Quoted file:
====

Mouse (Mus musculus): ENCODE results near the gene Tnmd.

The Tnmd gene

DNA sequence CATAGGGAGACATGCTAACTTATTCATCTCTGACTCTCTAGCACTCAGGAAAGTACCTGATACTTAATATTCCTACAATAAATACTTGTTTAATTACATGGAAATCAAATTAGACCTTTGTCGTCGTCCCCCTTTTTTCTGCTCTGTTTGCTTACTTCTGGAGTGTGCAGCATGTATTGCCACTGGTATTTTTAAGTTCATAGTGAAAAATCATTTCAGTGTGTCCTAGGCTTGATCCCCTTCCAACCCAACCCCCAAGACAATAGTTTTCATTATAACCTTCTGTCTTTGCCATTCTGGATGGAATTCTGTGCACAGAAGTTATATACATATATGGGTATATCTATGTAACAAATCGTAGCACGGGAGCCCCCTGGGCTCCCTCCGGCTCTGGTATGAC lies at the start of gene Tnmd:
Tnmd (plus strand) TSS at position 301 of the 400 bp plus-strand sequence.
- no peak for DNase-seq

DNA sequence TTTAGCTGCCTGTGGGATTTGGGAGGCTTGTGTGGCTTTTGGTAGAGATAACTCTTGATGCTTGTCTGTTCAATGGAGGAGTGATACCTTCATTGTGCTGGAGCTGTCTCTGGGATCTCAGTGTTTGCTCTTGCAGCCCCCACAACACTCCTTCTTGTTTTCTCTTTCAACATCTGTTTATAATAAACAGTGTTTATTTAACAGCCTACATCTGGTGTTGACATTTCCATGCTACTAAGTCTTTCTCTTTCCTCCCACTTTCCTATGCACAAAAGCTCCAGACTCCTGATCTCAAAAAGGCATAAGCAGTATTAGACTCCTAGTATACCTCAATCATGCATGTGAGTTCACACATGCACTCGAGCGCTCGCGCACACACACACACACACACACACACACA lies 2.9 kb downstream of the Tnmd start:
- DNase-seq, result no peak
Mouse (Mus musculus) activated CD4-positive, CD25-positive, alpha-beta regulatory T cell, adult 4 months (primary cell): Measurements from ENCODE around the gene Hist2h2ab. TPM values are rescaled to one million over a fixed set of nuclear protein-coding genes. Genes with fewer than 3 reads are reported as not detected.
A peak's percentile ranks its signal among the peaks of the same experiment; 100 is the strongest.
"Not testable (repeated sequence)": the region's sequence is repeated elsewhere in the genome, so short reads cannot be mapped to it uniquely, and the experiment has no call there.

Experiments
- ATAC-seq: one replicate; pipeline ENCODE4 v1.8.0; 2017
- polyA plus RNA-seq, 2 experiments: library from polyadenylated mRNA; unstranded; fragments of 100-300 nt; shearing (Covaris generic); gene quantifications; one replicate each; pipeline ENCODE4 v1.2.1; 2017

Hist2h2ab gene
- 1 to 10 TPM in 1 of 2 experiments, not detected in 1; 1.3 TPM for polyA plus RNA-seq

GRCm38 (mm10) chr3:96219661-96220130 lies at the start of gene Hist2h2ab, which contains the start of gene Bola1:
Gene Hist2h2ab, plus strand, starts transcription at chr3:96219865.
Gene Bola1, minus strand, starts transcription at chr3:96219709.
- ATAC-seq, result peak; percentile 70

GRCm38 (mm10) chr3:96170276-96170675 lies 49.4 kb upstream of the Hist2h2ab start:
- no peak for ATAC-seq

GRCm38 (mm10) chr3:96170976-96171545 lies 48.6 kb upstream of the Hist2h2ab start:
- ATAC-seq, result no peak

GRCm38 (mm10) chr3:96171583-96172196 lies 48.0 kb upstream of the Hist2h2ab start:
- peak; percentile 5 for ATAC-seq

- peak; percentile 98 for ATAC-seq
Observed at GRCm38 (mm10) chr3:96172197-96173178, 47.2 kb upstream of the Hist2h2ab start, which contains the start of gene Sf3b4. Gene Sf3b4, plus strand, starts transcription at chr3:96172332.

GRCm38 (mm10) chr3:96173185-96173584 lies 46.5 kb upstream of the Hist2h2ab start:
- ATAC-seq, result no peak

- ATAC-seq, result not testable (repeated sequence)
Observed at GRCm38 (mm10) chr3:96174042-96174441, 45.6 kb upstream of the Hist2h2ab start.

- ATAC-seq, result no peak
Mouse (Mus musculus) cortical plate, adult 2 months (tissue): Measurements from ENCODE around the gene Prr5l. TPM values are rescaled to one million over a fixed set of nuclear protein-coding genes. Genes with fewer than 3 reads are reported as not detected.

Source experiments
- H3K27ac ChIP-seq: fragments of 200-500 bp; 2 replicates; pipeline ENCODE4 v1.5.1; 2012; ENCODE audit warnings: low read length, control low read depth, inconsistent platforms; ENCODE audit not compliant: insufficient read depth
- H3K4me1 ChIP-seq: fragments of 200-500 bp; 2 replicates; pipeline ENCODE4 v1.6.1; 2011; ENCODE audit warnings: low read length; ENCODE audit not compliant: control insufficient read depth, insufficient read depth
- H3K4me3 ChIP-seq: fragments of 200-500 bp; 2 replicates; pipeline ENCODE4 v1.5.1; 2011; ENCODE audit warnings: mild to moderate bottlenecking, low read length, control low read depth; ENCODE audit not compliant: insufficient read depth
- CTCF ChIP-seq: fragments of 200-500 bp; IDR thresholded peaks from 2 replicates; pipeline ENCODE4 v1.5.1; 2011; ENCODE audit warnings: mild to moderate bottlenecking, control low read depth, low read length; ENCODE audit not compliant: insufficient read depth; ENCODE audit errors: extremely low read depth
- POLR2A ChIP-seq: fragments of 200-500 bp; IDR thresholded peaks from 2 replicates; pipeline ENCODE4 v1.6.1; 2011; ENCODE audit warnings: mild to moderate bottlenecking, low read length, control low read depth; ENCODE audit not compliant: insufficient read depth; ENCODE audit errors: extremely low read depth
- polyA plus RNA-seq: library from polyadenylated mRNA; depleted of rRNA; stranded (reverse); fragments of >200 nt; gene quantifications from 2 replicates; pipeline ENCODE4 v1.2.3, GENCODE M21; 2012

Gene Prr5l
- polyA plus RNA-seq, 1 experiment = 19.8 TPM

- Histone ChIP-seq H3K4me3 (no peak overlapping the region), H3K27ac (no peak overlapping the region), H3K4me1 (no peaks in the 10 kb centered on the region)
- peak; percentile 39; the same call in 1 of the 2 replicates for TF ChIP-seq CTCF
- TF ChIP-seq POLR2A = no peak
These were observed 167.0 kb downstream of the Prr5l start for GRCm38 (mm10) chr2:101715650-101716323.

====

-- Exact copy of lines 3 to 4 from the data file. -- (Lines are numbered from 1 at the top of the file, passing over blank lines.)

DNA sequence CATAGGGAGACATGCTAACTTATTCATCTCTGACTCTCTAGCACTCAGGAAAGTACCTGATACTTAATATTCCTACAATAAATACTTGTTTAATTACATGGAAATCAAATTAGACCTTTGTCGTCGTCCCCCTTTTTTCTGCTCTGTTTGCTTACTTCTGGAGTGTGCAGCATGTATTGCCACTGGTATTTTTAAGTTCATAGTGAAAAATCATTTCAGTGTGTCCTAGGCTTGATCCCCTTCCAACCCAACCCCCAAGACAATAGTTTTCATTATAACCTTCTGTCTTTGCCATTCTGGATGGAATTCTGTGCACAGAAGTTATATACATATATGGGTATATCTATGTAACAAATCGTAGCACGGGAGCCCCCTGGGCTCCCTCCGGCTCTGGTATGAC lies at the start of gene Tnmd:
Tnmd (plus strand) TSS at position 301 of the 400 bp plus-strand sequence.